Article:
The first war crimes trial in Ukraine will open on Wednesday. A young Russian soldier is accused of shooting dead a 62-year-old man near Sumy, in the north of the country. A village illustrates the atrocities committed by the Russians during the occupation: that of Bucha, near kyiv, where hundreds of civilians were victims of exactions.
With Murielle Paradon and Sami Boukhelifa, RFI Special Envoys
It is a woman beaten by life who receives us in her modest house in Bucha. Olga Petrova, 68, evokes the painful memory of her son Yevhen, who disappeared during the Russian occupation. The police did not find him until April 14, two weeks after the liberation of the city, in an empty house.
“Some people from Bucha returned to their houses after the occupation. And they saw grenades hanging on their doors. So they called the police or bomb squad, I don’t know. Then they went in and saw my son’s body with a bullet in his head through the back,” says Olga.
Since he was carrying a passport, the police were able to identify him. They took a picture and came to my house. I recognized him, despite the state of the body, he was my son.
Yevhen was 45 years old, with a wife and three children. An ordinary man, according to his mother, a worker who had been doing volunteer work since the beginning of the war. But while the prosecutor of the International Criminal Court has announced the dispatch of more than 40 investigators and experts to work on war crimes in Ukraine, Olga Petrova expects nothing from justice.
“I don’t expect any answers, because I’m sure there weren’t any witnesses. Otherwise, I would have died alongside him. I believe in divine justice. That is where those who did this will be punished. What kind of man is capable of That? Especially since my son didn’t do anything. He only helped his neighbors by distributing medicine. Justice? I don’t care, I’ve lost my son,” laments the old woman.
Despite the pain, Olga says that she has no feelings of revenge. “I don’t wish ill on anyone,” she says.
ICC to send 42 experts to investigate war crimes in Ukraine
The prosecutor of the International Criminal Court (ICC) announced on Tuesday the dispatch to Ukraine of a team of 42 experts, the largest in number of troops in the history of the court, to investigate the accusations of war crimes committed during the Russian invasion .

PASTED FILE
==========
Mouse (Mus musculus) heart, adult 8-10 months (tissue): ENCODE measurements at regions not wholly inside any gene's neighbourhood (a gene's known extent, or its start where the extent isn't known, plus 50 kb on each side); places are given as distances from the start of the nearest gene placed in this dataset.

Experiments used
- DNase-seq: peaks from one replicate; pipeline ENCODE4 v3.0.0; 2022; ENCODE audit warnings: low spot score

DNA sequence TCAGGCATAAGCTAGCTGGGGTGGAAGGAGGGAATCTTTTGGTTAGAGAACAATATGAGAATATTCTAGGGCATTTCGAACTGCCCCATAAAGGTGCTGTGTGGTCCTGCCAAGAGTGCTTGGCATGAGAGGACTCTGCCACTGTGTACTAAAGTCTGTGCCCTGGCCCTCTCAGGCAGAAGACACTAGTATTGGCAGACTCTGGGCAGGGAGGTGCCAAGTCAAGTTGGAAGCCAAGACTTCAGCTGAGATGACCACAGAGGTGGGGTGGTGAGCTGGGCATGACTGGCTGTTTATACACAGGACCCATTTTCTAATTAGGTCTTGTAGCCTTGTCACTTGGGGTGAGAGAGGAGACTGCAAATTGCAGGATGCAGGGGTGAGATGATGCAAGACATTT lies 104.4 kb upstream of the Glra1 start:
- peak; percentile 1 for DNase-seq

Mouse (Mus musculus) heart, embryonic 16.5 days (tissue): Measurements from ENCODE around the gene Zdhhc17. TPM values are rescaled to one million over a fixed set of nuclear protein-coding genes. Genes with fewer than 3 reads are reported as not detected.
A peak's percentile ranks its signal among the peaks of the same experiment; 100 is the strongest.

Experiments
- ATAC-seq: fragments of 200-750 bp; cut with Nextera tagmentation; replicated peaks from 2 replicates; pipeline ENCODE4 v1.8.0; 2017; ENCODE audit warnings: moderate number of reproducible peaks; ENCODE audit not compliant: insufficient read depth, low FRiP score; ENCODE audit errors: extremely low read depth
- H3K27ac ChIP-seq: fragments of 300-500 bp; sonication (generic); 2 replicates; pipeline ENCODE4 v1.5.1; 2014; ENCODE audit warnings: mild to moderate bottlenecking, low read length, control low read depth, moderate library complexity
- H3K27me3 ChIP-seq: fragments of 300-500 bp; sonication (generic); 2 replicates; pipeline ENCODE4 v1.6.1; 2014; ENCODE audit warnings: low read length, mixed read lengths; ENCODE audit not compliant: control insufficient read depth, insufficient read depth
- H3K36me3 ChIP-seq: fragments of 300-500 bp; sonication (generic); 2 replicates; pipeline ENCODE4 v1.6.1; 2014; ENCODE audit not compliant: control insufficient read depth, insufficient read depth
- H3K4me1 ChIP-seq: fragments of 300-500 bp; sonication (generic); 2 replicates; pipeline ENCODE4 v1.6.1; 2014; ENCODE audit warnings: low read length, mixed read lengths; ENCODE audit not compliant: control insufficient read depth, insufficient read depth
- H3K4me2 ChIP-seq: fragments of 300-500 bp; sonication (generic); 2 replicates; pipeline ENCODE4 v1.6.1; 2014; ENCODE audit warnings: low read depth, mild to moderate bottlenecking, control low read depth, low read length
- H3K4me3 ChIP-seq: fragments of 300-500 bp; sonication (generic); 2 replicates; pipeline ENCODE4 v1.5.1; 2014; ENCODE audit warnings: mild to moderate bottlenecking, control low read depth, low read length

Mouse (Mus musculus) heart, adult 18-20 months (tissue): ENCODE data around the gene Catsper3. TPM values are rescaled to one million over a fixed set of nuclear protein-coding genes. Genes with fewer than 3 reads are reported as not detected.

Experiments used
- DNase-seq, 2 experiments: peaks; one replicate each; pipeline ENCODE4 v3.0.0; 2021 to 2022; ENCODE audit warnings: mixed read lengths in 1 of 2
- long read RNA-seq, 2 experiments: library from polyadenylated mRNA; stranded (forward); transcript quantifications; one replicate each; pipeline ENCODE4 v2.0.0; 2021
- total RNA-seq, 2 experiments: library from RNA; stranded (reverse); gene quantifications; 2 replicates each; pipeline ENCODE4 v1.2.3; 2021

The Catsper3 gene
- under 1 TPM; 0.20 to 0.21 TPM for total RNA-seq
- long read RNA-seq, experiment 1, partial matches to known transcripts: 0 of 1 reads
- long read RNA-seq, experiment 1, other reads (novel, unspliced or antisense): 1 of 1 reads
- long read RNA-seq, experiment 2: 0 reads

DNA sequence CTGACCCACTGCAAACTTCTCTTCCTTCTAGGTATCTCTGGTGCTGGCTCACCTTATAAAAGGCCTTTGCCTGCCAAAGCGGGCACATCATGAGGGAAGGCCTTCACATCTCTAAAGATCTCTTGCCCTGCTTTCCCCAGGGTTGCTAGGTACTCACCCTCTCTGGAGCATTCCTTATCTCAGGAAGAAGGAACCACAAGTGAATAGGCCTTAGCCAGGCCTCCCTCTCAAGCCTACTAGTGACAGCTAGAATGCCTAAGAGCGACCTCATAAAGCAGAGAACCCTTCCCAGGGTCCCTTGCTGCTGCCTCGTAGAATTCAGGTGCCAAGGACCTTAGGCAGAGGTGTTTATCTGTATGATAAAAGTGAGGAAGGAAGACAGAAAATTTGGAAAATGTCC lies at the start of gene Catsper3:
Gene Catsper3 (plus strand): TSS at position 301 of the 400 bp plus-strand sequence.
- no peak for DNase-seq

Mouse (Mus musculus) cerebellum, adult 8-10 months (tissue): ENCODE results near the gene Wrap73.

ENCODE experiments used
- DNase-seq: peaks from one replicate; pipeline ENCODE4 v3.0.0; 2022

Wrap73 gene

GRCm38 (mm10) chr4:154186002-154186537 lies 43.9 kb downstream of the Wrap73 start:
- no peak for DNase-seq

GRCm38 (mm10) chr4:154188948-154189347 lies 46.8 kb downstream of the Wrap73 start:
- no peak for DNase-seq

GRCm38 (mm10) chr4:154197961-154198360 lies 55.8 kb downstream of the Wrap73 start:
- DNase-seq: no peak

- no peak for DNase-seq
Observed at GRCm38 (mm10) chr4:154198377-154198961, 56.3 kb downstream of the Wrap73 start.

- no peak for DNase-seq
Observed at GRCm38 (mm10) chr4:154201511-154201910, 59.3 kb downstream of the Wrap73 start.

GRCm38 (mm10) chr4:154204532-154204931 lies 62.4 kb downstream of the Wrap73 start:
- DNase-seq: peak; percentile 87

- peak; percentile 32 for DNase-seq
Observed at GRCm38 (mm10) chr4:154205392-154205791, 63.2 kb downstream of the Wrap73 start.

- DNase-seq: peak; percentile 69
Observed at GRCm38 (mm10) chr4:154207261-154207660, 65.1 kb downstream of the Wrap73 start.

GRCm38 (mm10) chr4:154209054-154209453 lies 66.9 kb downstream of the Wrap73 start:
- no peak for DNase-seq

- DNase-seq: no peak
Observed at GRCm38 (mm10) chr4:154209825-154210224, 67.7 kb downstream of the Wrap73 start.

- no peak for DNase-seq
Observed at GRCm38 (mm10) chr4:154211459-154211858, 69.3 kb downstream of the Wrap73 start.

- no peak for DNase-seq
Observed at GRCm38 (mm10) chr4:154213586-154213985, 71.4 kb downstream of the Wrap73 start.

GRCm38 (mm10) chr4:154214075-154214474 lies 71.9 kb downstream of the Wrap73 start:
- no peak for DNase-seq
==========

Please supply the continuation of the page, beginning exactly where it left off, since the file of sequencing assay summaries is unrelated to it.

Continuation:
“I confirm that today my office sent a team composed of 42 investigators, criminalistics experts and other support personnel to Ukraine,” Karim Khan said in a statement, indicating that it is “the most important mission in terms of troops ever deployed on Ukraine.” the ground at once.
The team’s mission is to “advance our investigations into crimes within the Court’s jurisdiction and provide support to the Ukrainian authorities,” he added.
The prosecutor of the ICC, a court created in 2002, opened an investigation on accusations of war crimes and crimes against humanity in Ukraine on March 3, after receiving the green light from almost 40 state parties.
Khan visited Ukraine, including the town of Bucha, near kyiv, where at least 20 bodies were discovered on April 2. Ukraine “is a crime scene,” he said then.
kyiv blames Russian forces for hundreds of civilian killings but Moscow denies being responsible and described the Bucha events as false.
“Thanks to the deployment of a team of investigators, we will be better able to follow leads and collect testimony in relation to military strikes that may constitute crimes under the Rome Statute,” Khan said on Tuesday.
The ICC prosecutor also thanked the Dutch government for its cooperation in deploying a “significant number of national experts” in support of the court’s mission, based in The Hague, the Netherlands.
“Now more than ever we have to show that the law has its place in the events that are taking place,” he said.
Dutch Prime Minister Mark Rutte He indicated that he had discussed the matter on Tuesday with visiting Ukrainian Foreign Minister Dmytro Kuleba in The Hague.
“One of the ways to show our support is through the Dutch forensic investigation team that will be joining the war crimes investigation in Ukraine this week,” Rutte tweeted.
Kuleba, for his part, said there were “very positive” signs that the perpetrators can be brought to justice and gave as an example the ongoing trial in the Netherlands for the 2014 shooting down of a Malaysia Airlines plane in eastern Ukraine.